Partner at Legnazzi & Partners, Italy
Managing partner at Legnazzi & Partners – tax firm specialising in local and international taxation, income tax, VAT, tax litigation, extraordinary operations, transfer pricing and accounting.
Investing in Italy
January 11, 2024
To gain a deeper understanding of the current state of investing in Italy and the prospects for the future, we talked with Claudio Legnazzi, a Partner at Legnazzi & Partners, a consultancy firm based in Italy, specialising in legal and financial advisory services.
Regulatory predictability amidst routine legislation
Understanding the regulatory climate is crucial for potential investors eyeing Italy. Claudio Legnazzi states, “Normally in Italy, two ‘Finanziarie – Financial Laws’ are issued yearly. However, the laws 2023 have not introduced any significant innovations or exciting aspects for any foreign companies/individuals interested in operating in Italy.”
While lacking groundbreaking changes, this regulatory stability presents an environment of predictability—a factor highly valued by investors seeking assurance in their business endeavours. Italy upholds its established legal framework, fostering an atmosphere conducive to foreign investment.
A focus on food and tourism
The service sector, a basis of Italy’s economic framework, has witnessed notable changes in the past year. According to Legnazzi, “I believe the greatest growth during 2023 in the world of services concerns the food sector and tourism.” In the food sector, a surge in new establishments, both small and large, reflects the enduring popularity of Italian cuisine. Renowned restaurateurs have extended their influence abroad, showcasing the global appeal of Italy’s culinary offerings.
Simultaneously, tourism demand has experienced a pronounced shift, with certain regions gaining prominence. Legnazzi notes, “The islands are always in vogue, but the demand also continues to grow for Puglia, in particular.” This diversification in tourism interests presents opportunities for investors exploring different facets of Italy’s service economy.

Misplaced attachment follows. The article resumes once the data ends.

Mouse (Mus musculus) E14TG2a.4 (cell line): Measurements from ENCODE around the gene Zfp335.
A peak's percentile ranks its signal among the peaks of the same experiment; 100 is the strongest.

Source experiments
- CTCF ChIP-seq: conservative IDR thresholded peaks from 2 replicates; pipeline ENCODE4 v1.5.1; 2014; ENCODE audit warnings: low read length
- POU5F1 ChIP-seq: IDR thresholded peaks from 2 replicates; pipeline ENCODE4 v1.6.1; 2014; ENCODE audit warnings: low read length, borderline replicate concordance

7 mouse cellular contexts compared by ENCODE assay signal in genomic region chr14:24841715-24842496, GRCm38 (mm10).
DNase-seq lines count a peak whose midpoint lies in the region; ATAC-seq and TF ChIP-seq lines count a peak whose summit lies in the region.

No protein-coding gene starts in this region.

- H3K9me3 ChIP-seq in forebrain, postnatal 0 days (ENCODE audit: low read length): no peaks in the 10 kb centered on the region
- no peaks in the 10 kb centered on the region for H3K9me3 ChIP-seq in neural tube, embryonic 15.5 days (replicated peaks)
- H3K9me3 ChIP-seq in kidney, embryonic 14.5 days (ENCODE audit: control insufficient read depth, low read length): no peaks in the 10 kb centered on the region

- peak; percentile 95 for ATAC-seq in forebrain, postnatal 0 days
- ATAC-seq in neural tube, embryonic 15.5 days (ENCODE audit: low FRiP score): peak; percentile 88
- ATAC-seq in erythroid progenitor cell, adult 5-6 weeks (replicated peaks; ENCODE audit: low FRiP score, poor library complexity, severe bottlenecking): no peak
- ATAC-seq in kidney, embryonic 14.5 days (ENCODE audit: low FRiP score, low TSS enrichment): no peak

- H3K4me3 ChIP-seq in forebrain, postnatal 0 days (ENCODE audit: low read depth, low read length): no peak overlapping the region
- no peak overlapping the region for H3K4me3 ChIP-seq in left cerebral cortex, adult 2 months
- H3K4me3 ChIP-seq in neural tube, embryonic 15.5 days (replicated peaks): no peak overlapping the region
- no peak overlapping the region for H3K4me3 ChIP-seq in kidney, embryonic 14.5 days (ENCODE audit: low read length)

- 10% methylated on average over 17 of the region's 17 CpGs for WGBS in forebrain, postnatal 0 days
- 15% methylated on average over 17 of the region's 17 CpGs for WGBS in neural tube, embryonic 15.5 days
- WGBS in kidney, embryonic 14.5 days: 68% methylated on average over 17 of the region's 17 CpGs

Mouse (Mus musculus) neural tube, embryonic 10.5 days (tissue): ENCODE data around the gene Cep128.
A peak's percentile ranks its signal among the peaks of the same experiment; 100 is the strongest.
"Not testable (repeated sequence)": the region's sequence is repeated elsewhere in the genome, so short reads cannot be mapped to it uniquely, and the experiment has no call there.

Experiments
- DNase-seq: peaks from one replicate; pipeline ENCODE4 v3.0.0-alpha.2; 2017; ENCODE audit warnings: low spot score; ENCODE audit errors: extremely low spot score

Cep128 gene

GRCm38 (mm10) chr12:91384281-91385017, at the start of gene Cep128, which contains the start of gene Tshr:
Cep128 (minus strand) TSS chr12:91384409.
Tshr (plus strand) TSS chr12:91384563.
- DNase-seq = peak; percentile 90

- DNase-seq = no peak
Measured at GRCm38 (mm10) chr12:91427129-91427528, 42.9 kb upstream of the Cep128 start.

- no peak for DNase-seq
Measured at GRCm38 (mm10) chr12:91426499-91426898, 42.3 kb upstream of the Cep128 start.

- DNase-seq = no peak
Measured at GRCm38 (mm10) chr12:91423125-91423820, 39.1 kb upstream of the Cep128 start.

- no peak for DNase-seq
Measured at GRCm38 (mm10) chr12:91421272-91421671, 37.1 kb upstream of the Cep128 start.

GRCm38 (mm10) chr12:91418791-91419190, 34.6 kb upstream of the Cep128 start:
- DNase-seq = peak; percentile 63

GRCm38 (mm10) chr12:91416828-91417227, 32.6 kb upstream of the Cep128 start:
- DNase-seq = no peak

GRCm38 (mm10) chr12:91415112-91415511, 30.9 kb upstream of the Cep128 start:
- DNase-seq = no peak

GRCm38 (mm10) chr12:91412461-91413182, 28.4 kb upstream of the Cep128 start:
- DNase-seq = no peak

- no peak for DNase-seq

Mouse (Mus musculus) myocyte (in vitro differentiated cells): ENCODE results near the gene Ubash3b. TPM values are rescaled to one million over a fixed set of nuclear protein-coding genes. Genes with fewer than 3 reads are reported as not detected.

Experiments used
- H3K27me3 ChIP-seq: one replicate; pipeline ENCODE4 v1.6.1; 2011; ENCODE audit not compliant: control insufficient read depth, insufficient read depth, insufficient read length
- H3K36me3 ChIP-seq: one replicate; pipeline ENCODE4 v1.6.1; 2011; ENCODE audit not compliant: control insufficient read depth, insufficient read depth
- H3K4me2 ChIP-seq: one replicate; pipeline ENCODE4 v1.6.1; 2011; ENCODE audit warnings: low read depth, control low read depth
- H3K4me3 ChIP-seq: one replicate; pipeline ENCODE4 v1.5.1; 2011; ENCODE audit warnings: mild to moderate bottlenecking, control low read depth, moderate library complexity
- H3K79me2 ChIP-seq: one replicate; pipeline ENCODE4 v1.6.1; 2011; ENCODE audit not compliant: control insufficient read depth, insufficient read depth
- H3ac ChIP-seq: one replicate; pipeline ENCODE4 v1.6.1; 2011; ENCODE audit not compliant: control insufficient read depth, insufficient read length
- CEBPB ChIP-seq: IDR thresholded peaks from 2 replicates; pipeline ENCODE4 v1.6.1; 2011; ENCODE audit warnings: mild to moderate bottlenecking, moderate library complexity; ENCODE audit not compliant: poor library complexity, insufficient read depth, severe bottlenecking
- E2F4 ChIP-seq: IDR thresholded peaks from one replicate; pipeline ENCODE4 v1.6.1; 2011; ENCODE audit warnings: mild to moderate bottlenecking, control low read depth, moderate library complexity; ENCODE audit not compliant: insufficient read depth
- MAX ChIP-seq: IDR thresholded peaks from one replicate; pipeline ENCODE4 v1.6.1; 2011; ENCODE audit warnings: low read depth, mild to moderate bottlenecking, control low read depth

Outlook for the next 12 months
Looking ahead, Claudio Legnazzi adopts a cautious stance for the next 12 months. He states, “As far as the next 12 months are concerned, I don’t believe we will see significant growth.” The ongoing geopolitical landscape, marked by global conflicts, contributes to a climate of uncertainty. This uncertainty, Legnazzi suggests, is likely to keep the market relatively stagnant as investors adopt a wait-and-see approach.
ESG policies: a growing conversation
Environmental, Social, and Governance (ESG) policies are gaining prominence globally, but their impact in Italy is still evolving. Legnazzi observes, “At the moment in Italy, there is much talk about ‘ESG’, but few companies are already prepared for ESG policies.” He highlights that only some large groups are presenting their first sustainability reports, emphasising that the journey toward comprehensive ESG integration is still in its early stages.
The regulatory push for ESG is evident, with Legnazzi noting, “The Bank of Italy itself has asked companies operating in the banking and insurance world to fill out a questionnaire indicating the steps envisaged in the three years 2023-2025.” This signals a growing awareness of the importance of sustainability practices, with regulatory bodies taking steps to encourage corporate responsibility.
While challenges are evident, the allure of Italy’s cultural and economic offerings continues to interest investors, urging them to navigate through uncertainties with a strategic approach. Although Legnazzi believes Italy in a holding pattern for now, ESG regulation and supporting funding initiatives could still see Italian businesses considering restructuring to meet these new standards.